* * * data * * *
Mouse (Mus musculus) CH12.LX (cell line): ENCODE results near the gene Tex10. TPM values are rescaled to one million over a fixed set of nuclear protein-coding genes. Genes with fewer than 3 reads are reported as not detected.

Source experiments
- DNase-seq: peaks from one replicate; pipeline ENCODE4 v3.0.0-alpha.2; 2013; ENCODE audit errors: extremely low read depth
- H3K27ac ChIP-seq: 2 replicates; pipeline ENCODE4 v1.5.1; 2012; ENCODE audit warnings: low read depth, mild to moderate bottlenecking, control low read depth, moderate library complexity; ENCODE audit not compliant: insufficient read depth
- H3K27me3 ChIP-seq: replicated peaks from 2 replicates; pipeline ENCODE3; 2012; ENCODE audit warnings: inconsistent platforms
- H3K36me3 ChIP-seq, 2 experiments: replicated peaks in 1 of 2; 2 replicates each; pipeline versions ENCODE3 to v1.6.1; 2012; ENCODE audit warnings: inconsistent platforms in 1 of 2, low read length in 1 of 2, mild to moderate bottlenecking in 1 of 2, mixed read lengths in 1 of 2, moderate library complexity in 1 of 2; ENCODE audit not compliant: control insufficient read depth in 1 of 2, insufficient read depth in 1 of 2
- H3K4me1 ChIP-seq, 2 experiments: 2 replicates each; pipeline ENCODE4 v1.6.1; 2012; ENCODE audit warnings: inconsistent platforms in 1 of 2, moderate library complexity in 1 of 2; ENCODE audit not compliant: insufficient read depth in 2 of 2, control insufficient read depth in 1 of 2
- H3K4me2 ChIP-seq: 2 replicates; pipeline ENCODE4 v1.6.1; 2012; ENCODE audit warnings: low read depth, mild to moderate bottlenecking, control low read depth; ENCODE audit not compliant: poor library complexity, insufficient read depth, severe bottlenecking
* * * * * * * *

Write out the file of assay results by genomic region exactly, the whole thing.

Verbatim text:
Mouse (Mus musculus) CH12.LX (cell line): ENCODE results near the gene Tex10. TPM values are rescaled to one million over a fixed set of nuclear protein-coding genes. Genes with fewer than 3 reads are reported as not detected.

Source experiments
- DNase-seq: peaks from one replicate; pipeline ENCODE4 v3.0.0-alpha.2; 2013; ENCODE audit errors: extremely low read depth
- H3K27ac ChIP-seq: 2 replicates; pipeline ENCODE4 v1.5.1; 2012; ENCODE audit warnings: low read depth, mild to moderate bottlenecking, control low read depth, moderate library complexity; ENCODE audit not compliant: insufficient read depth
- H3K27me3 ChIP-seq: replicated peaks from 2 replicates; pipeline ENCODE3; 2012; ENCODE audit warnings: inconsistent platforms
- H3K36me3 ChIP-seq, 2 experiments: replicated peaks in 1 of 2; 2 replicates each; pipeline versions ENCODE3 to v1.6.1; 2012; ENCODE audit warnings: inconsistent platforms in 1 of 2, low read length in 1 of 2, mild to moderate bottlenecking in 1 of 2, mixed read lengths in 1 of 2, moderate library complexity in 1 of 2; ENCODE audit not compliant: control insufficient read depth in 1 of 2, insufficient read depth in 1 of 2
- H3K4me1 ChIP-seq, 2 experiments: 2 replicates each; pipeline ENCODE4 v1.6.1; 2012; ENCODE audit warnings: inconsistent platforms in 1 of 2, moderate library complexity in 1 of 2; ENCODE audit not compliant: insufficient read depth in 2 of 2, control insufficient read depth in 1 of 2
- H3K4me2 ChIP-seq: 2 replicates; pipeline ENCODE4 v1.6.1; 2012; ENCODE audit warnings: low read depth, mild to moderate bottlenecking, control low read depth; ENCODE audit not compliant: poor library complexity, insufficient read depth, severe bottlenecking